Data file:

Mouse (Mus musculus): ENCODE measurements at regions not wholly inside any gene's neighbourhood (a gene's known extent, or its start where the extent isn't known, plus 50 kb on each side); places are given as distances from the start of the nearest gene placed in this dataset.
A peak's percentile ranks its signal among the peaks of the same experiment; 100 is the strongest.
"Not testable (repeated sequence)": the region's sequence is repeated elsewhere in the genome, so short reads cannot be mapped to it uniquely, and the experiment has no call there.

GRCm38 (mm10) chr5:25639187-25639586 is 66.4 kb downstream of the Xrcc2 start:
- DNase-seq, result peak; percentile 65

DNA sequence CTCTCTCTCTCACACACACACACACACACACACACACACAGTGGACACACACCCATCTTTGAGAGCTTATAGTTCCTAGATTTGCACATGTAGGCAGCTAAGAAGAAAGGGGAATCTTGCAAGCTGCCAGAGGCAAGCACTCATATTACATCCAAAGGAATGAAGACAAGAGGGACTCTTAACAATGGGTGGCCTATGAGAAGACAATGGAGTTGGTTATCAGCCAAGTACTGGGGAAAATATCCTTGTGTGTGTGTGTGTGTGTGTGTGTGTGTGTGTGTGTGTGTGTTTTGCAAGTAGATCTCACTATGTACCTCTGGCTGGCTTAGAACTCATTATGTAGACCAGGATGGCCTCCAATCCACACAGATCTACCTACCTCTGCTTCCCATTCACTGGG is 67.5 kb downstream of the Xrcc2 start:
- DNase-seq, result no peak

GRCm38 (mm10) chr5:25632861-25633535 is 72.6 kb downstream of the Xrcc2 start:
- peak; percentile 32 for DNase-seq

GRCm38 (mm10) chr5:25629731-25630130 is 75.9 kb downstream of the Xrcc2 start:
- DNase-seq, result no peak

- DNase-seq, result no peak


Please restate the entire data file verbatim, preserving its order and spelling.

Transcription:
Mouse (Mus musculus): ENCODE measurements at regions not wholly inside any gene's neighbourhood (a gene's known extent, or its start where the extent isn't known, plus 50 kb on each side); places are given as distances from the start of the nearest gene placed in this dataset.
A peak's percentile ranks its signal among the peaks of the same experiment; 100 is the strongest.
"Not testable (repeated sequence)": the region's sequence is repeated elsewhere in the genome, so short reads cannot be mapped to it uniquely, and the experiment has no call there.

GRCm38 (mm10) chr5:25639187-25639586 is 66.4 kb downstream of the Xrcc2 start:
- DNase-seq, result peak; percentile 65

DNA sequence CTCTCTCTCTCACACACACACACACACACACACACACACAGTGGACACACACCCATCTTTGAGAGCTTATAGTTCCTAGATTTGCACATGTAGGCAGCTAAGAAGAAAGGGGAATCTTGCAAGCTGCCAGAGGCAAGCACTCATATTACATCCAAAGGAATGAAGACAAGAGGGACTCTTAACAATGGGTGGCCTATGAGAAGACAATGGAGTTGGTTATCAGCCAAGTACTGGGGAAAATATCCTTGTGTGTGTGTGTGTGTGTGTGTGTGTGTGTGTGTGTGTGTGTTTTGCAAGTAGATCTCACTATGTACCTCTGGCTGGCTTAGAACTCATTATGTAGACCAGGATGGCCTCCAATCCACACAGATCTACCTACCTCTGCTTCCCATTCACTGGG is 67.5 kb downstream of the Xrcc2 start:
- DNase-seq, result no peak

GRCm38 (mm10) chr5:25632861-25633535 is 72.6 kb downstream of the Xrcc2 start:
- peak; percentile 32 for DNase-seq

GRCm38 (mm10) chr5:25629731-25630130 is 75.9 kb downstream of the Xrcc2 start:
- DNase-seq, result no peak

- DNase-seq, result no peak